When I started Hampton Road Designs three years ago, my vision was to make the best and most beautiful clear bag at a fair price point. At that point in time, I had no idea how the brand would evolve. What I did know is that I loved textiles, patterns, and color. As Hampton Road Designs began to grow as a company, I began to grapple with issues common to lots of small brands. How can I control costs and quality on an ever-tightening budget? How can I deliver a diverse range of products that reflect my love of textiles, patterns, and color?
The answer came to me as many ideas do: in my dreams. One night, I had a very vivid dream of Hermès scarves waiving in front of my eyes. They would get bigger and smaller, and as though through a zoom lens, my view would focus in on details and “sub-plots” and then scale backwards to see the full scarf. I was inspired, so I woke up Bruce. I said, “Hey, have you ever seen a Hermès scarf?” Sleepily, he said, “go back to bed.” I pressed on, and eventually he woke up enough to hear my dream. He got inspired, too. We talked until the sun came up about how to turn a scarf into a bag that gave tribute to the incredible artistry of each scarf.
The proverbial lightbulb went off in my head. I went to the wardrobe where I store all my handbags and pulled out a little cotton clutch I bought at Anthropologie about 12 years ago. It had a very bohemian pattern in bright yellow with big pom-pons dangling from it. I showed it to Bruce and he immediately understood (he’s good that way). Next thing we knew, we were in the scarf business.
So, the scarf business is a whole thing. Buying scarves is tricky. In addition to learning the markers of authenticity and finding reputable brokers, you have to see a scarf as a whole and in pieces. You need to know the “feel” of authenticity and the “vibrancy” of the colors. The colors and patterns must make sense not just as a whole, but also on a smaller scale. It is kind of like breaking a book into chapters. Scarf Editing, 101. After a bit of trial and error, we got good enough to find a manufacturer. We lucked out when we met with Calley Rivera at Sew Studio San Antonio. She approaches her business with the attention to detail and process she learnedin the Air Force. However, she is also an artist who knows her materials. She put Bruce and I through Silk Selection 101 and Advanced Pattern Cutting.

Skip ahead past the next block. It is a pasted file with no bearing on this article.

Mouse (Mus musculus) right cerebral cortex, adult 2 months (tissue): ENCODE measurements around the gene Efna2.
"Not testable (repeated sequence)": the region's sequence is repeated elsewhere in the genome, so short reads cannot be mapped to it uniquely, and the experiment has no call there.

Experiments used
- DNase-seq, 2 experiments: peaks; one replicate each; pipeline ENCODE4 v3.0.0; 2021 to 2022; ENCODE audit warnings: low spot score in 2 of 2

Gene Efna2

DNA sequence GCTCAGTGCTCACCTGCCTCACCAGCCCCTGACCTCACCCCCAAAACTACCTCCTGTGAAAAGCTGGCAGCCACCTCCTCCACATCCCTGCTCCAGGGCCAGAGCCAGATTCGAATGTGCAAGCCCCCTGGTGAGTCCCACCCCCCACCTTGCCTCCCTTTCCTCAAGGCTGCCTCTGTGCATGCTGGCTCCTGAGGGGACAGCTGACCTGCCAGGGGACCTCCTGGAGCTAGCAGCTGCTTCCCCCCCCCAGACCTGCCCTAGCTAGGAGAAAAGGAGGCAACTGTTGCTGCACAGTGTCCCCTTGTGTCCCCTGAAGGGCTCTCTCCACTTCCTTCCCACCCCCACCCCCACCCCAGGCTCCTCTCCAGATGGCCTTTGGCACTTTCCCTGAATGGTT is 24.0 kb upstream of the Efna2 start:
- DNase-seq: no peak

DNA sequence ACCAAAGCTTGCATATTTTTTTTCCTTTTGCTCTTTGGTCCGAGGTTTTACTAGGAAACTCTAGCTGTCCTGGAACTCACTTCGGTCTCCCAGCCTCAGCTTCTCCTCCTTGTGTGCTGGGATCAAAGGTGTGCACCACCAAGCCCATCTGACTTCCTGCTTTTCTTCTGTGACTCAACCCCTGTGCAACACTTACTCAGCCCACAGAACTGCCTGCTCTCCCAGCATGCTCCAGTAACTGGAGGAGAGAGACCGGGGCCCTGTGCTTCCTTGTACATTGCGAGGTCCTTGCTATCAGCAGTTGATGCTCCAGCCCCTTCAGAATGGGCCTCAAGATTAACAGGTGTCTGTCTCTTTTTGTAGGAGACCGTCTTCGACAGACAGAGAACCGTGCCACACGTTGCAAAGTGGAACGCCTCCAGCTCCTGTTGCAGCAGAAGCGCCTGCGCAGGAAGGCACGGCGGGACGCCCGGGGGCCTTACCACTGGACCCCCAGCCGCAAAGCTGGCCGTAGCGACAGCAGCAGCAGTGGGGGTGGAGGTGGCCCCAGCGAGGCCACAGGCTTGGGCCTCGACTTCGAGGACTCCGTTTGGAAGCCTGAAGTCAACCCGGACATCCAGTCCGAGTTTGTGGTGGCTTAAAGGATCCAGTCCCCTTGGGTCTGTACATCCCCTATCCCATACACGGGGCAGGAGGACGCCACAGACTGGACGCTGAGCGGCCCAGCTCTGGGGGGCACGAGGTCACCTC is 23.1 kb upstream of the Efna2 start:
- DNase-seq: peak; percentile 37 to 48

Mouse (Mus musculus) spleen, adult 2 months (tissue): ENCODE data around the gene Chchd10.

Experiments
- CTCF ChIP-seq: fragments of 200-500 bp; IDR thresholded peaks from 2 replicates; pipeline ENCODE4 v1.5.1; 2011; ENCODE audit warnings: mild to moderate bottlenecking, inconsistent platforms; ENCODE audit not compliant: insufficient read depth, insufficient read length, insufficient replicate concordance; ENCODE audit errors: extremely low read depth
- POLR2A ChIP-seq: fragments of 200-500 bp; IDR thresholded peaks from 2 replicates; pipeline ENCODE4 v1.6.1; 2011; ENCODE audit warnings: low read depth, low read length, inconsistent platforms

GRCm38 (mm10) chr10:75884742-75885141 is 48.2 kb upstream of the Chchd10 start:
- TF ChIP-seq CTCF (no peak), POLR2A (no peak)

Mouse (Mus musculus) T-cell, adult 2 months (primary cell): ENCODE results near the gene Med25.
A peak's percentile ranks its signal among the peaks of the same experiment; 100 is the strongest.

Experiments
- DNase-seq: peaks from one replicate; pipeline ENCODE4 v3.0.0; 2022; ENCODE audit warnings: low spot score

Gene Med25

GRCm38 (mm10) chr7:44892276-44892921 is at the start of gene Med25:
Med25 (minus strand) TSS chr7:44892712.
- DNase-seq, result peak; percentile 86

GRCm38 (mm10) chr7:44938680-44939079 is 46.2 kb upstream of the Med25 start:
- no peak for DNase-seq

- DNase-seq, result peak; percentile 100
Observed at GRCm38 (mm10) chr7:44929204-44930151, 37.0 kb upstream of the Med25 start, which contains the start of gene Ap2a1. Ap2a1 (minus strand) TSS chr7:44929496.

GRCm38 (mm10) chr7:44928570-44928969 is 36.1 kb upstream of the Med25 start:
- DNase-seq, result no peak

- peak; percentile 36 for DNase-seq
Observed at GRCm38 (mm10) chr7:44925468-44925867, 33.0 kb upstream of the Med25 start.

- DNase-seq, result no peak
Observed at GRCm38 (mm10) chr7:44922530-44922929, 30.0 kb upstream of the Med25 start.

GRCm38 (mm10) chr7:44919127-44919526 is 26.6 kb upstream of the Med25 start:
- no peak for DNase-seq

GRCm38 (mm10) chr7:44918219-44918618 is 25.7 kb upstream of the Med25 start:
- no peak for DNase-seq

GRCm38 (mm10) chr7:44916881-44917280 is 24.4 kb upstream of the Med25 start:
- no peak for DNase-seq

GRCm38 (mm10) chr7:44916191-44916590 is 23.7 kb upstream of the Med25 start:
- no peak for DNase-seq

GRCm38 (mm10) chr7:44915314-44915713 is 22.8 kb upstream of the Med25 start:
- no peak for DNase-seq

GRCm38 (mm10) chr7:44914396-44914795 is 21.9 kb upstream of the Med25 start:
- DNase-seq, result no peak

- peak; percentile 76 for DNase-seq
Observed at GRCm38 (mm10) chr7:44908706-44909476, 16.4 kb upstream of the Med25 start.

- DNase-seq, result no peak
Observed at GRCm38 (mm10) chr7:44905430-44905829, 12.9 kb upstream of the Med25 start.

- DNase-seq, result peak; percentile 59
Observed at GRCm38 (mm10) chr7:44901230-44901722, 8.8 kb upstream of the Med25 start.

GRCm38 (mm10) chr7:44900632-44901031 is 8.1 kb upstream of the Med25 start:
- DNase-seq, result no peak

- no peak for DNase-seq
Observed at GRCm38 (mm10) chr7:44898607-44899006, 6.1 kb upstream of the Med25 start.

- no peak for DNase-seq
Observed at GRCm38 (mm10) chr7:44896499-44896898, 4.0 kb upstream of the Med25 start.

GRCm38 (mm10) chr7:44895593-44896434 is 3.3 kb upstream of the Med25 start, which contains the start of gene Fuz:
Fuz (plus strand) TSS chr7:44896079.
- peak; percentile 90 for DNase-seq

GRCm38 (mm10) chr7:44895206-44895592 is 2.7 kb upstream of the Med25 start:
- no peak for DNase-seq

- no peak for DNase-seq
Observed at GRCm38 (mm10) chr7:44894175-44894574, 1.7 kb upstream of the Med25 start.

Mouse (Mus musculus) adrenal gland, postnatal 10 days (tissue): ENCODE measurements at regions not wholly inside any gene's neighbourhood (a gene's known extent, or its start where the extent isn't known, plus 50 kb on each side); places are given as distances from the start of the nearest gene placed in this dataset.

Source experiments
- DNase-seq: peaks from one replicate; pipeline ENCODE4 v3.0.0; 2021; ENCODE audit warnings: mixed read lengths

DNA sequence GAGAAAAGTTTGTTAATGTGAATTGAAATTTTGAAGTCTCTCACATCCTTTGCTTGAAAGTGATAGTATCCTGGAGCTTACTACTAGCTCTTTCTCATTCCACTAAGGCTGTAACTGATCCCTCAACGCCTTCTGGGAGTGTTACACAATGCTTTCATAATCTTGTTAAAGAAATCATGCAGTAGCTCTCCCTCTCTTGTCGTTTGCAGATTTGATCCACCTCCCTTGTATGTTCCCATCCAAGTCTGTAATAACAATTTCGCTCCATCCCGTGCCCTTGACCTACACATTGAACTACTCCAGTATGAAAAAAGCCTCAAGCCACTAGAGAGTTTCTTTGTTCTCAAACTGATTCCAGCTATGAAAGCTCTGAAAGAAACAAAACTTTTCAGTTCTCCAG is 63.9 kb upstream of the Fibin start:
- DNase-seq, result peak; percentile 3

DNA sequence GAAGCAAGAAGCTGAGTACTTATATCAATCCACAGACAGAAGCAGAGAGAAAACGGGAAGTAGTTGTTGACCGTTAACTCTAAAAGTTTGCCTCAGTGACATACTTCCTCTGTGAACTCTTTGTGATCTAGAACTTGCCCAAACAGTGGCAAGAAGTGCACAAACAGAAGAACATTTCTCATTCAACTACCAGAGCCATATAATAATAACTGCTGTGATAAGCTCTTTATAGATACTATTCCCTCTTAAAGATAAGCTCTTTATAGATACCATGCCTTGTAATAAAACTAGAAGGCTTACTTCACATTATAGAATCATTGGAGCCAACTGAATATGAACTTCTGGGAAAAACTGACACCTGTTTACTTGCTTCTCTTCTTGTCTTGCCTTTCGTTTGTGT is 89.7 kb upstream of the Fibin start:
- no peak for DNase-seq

To put a finer point on what Calley taught us, you have to use very specific types of silk, interfacing, stitching, and cutting to give each bag the structure it needs to function as a bag. After several trial runs, we finally landed on a design that gives due respect to the design on the scarf without overdesigning the bag itself (the simple box pleat). In the case of a silk scarf bag, the magic is in achieving the effect of minimal design with a lot of thoughtful engineering taking place behind the scenes (kind of like a Volvo).
From a process perspective, Bruce and I do all the patterns and cutting from our studio (e.g., our dining room table). To be fair, Bruce does the cutting – I’m scared I’ll mess up. Then, we select a complimentary color for the interior. Selecting the interior is one of my favorite parts of the process. The scarves come to life in a whole new way when paired with the lining. Once we have everything cut and ready, we drive downtown to Calley’s Sew Studio so she and her team can do their magic. The whole process takes about a month from selection to inspection to cutting to finished product. Our happiest days are the days we pick up finished products from Calley. They unveiling never gets old.
We continue to learn and iterate, as all designers do. We’d love to hear what you think about our Party Clutches.